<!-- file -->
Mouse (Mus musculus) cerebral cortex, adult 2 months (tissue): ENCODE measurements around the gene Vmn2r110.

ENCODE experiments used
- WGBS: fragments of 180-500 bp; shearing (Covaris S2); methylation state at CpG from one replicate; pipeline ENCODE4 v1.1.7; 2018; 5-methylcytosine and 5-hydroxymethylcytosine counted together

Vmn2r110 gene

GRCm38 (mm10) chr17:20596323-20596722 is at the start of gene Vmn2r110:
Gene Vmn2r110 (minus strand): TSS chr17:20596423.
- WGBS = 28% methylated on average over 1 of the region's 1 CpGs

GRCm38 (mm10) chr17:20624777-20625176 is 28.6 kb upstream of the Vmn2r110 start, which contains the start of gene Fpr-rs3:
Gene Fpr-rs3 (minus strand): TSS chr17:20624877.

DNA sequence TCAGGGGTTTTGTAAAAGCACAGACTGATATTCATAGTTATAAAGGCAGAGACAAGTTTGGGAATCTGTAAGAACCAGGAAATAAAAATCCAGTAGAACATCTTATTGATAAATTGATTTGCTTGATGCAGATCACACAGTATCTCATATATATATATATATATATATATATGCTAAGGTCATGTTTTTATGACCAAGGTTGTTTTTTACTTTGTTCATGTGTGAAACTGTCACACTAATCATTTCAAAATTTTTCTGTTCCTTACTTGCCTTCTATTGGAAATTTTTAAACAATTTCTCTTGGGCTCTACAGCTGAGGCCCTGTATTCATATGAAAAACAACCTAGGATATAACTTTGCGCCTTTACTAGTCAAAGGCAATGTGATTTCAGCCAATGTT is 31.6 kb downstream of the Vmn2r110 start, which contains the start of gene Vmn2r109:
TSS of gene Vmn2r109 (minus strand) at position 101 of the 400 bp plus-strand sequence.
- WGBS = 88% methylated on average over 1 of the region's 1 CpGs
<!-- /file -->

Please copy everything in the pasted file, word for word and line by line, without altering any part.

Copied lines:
Mouse (Mus musculus) cerebral cortex, adult 2 months (tissue): ENCODE measurements around the gene Vmn2r110.

ENCODE experiments used
- WGBS: fragments of 180-500 bp; shearing (Covaris S2); methylation state at CpG from one replicate; pipeline ENCODE4 v1.1.7; 2018; 5-methylcytosine and 5-hydroxymethylcytosine counted together

Vmn2r110 gene

GRCm38 (mm10) chr17:20596323-20596722 is at the start of gene Vmn2r110:
Gene Vmn2r110 (minus strand): TSS chr17:20596423.
- WGBS = 28% methylated on average over 1 of the region's 1 CpGs

GRCm38 (mm10) chr17:20624777-20625176 is 28.6 kb upstream of the Vmn2r110 start, which contains the start of gene Fpr-rs3:
Gene Fpr-rs3 (minus strand): TSS chr17:20624877.

DNA sequence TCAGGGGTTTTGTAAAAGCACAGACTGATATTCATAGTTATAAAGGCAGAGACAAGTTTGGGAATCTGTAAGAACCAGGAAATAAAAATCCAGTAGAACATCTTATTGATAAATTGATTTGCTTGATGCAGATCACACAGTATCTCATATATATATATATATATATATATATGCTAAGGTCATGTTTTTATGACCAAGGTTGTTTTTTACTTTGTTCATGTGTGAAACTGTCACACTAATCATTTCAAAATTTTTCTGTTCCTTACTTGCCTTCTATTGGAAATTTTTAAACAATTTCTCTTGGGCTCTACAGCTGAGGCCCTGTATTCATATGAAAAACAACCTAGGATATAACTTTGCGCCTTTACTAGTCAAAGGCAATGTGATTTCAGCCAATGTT is 31.6 kb downstream of the Vmn2r110 start, which contains the start of gene Vmn2r109:
TSS of gene Vmn2r109 (minus strand) at position 101 of the 400 bp plus-strand sequence.
- WGBS = 88% methylated on average over 1 of the region's 1 CpGs